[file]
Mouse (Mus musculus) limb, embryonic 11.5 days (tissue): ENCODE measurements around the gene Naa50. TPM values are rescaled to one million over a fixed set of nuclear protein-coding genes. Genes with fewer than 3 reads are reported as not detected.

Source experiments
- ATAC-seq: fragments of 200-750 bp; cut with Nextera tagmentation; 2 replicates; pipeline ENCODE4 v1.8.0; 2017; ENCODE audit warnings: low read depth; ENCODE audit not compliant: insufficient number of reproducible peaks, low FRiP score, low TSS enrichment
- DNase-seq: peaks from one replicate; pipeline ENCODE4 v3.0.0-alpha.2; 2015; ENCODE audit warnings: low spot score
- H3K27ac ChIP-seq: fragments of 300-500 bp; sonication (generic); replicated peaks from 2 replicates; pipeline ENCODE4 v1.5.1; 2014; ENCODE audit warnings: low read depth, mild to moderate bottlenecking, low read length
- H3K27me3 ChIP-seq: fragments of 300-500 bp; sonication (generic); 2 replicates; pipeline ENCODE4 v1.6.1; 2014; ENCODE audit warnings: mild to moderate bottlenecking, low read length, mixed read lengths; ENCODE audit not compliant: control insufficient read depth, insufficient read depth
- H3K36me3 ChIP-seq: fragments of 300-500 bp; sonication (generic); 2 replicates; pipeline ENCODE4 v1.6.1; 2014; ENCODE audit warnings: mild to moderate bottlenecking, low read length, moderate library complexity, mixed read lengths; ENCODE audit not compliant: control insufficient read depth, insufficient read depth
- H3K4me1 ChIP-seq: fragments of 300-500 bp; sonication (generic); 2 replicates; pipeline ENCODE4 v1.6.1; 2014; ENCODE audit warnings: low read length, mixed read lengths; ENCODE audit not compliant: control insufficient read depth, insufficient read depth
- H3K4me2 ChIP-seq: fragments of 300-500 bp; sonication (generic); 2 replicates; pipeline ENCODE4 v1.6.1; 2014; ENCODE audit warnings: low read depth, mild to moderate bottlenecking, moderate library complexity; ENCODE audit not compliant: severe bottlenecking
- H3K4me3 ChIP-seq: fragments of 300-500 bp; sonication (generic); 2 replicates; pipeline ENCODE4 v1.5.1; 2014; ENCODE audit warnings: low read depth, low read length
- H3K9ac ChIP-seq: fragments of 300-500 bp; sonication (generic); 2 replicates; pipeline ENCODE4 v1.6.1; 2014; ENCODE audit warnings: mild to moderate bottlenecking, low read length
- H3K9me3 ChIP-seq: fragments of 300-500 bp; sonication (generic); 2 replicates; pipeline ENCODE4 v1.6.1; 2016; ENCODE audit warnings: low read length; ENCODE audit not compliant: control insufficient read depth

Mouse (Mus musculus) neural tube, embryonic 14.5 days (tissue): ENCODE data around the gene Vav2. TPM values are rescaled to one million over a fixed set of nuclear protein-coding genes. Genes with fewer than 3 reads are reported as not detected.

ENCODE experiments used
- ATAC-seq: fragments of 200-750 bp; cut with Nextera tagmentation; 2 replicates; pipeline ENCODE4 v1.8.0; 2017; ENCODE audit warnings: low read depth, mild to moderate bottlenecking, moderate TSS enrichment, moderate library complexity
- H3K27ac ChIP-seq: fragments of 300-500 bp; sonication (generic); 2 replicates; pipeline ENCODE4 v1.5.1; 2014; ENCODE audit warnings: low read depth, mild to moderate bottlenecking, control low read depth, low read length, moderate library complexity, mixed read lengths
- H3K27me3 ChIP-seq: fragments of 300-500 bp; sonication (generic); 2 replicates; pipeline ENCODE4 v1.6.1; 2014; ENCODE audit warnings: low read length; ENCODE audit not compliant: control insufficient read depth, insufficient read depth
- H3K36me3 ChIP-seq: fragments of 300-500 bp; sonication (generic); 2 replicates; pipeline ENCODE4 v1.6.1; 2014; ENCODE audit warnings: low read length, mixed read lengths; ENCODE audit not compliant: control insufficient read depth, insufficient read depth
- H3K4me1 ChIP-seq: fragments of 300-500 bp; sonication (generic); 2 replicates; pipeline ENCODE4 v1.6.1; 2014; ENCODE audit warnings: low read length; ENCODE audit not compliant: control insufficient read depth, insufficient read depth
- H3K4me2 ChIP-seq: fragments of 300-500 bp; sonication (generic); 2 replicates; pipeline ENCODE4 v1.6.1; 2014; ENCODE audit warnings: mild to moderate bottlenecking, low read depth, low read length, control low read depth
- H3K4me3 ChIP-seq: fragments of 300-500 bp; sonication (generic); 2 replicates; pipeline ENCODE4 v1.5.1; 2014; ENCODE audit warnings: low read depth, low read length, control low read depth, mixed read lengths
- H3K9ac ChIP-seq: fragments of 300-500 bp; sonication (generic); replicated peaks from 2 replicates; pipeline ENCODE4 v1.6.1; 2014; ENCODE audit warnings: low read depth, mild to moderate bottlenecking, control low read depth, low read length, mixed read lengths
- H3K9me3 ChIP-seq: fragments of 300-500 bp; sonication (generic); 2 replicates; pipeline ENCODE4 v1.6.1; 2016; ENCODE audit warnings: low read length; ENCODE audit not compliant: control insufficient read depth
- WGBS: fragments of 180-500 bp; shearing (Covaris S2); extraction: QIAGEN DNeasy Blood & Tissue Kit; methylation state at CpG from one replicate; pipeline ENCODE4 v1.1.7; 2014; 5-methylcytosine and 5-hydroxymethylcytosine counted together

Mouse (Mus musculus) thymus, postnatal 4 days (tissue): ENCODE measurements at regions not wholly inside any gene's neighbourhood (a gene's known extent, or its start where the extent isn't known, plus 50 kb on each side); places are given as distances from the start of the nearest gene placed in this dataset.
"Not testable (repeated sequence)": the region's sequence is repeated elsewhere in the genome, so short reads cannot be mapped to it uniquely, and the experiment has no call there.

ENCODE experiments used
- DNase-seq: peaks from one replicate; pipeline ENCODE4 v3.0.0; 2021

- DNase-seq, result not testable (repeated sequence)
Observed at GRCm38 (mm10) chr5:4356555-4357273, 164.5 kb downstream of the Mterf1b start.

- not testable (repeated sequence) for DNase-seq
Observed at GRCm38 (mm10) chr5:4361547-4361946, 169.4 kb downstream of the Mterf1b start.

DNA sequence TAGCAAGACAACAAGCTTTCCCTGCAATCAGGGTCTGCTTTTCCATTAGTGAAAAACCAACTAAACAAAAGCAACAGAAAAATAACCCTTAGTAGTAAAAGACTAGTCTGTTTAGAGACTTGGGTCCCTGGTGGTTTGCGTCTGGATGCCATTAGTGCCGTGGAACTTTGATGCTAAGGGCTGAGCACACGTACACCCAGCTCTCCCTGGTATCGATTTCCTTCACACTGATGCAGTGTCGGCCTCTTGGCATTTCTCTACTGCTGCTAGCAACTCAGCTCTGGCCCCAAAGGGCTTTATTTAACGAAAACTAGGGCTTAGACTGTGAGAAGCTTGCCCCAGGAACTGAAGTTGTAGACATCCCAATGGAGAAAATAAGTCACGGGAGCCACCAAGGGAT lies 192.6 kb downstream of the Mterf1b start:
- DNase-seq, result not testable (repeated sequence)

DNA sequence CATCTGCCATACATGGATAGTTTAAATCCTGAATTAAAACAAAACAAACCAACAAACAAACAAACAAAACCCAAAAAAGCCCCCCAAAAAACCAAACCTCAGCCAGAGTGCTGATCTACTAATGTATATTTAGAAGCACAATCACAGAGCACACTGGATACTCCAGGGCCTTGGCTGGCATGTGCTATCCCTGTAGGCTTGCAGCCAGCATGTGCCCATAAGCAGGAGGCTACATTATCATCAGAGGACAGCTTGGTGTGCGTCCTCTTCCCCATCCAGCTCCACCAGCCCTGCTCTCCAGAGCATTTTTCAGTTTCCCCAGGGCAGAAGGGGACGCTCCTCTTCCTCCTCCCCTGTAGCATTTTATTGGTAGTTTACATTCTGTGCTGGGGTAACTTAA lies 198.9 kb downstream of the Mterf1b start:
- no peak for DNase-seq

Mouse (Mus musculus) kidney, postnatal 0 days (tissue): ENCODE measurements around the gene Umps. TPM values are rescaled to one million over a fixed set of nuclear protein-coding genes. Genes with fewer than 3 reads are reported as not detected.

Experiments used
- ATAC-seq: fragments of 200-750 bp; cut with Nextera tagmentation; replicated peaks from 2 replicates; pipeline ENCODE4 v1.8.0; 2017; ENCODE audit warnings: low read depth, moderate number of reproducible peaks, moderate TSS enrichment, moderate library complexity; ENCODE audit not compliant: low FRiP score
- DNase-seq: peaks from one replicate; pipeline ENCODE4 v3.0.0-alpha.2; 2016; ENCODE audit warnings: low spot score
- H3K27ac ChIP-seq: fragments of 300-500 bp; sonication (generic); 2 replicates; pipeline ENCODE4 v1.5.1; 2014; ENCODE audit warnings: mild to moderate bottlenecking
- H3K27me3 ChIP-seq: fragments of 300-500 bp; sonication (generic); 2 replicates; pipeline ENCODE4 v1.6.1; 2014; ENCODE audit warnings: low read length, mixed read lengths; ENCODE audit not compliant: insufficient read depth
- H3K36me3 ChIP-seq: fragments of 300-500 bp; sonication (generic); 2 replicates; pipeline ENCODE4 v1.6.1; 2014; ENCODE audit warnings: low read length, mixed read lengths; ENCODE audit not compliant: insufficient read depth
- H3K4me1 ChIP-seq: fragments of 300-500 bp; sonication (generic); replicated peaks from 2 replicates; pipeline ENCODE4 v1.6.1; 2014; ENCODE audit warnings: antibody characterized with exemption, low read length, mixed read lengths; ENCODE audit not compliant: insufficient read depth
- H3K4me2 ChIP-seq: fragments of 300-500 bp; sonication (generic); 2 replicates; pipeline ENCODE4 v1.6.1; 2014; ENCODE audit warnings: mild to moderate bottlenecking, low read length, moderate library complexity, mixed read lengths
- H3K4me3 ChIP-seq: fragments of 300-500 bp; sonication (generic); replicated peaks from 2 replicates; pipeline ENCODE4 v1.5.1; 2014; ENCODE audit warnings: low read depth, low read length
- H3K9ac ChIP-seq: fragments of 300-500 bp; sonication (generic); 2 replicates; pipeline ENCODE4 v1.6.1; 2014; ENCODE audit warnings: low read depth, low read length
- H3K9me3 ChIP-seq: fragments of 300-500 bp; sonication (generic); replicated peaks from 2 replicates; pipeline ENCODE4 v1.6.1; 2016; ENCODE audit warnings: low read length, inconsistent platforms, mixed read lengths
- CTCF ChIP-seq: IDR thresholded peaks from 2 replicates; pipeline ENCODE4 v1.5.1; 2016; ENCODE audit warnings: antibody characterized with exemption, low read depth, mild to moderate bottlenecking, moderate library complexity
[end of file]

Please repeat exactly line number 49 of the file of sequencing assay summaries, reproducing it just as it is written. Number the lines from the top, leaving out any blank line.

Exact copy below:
- CTCF ChIP-seq: IDR thresholded peaks from 2 replicates; pipeline ENCODE4 v1.5.1; 2016; ENCODE audit warnings: antibody characterized with exemption, low read depth, mild to moderate bottlenecking, moderate library complexity